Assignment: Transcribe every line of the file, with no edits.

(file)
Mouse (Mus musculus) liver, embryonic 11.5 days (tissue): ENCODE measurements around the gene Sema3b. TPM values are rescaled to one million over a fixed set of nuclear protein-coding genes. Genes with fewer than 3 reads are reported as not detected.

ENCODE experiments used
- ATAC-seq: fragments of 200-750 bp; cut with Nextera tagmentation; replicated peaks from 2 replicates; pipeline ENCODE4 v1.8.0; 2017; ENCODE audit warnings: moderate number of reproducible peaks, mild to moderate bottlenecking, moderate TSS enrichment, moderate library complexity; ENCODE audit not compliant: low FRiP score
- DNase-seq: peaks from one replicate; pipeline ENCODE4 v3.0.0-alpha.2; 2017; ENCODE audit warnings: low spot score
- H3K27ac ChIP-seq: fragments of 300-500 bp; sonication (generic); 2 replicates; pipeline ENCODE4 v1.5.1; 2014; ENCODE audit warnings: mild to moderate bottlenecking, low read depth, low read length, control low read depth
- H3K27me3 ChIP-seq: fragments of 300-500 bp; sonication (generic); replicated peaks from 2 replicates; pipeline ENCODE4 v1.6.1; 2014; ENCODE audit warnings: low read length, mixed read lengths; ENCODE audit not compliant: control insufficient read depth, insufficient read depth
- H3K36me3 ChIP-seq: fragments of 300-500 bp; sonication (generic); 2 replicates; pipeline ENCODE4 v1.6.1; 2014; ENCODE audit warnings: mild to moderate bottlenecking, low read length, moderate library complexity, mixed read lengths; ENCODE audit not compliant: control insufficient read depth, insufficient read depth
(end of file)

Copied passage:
Mouse (Mus musculus) liver, embryonic 11.5 days (tissue): ENCODE measurements around the gene Sema3b. TPM values are rescaled to one million over a fixed set of nuclear protein-coding genes. Genes with fewer than 3 reads are reported as not detected.

ENCODE experiments used
- ATAC-seq: fragments of 200-750 bp; cut with Nextera tagmentation; replicated peaks from 2 replicates; pipeline ENCODE4 v1.8.0; 2017; ENCODE audit warnings: moderate number of reproducible peaks, mild to moderate bottlenecking, moderate TSS enrichment, moderate library complexity; ENCODE audit not compliant: low FRiP score
- DNase-seq: peaks from one replicate; pipeline ENCODE4 v3.0.0-alpha.2; 2017; ENCODE audit warnings: low spot score
- H3K27ac ChIP-seq: fragments of 300-500 bp; sonication (generic); 2 replicates; pipeline ENCODE4 v1.5.1; 2014; ENCODE audit warnings: mild to moderate bottlenecking, low read depth, low read length, control low read depth
- H3K27me3 ChIP-seq: fragments of 300-500 bp; sonication (generic); replicated peaks from 2 replicates; pipeline ENCODE4 v1.6.1; 2014; ENCODE audit warnings: low read length, mixed read lengths; ENCODE audit not compliant: control insufficient read depth, insufficient read depth
- H3K36me3 ChIP-seq: fragments of 300-500 bp; sonication (generic); 2 replicates; pipeline ENCODE4 v1.6.1; 2014; ENCODE audit warnings: mild to moderate bottlenecking, low read length, moderate library complexity, mixed read lengths; ENCODE audit not compliant: control insufficient read depth, insufficient read depth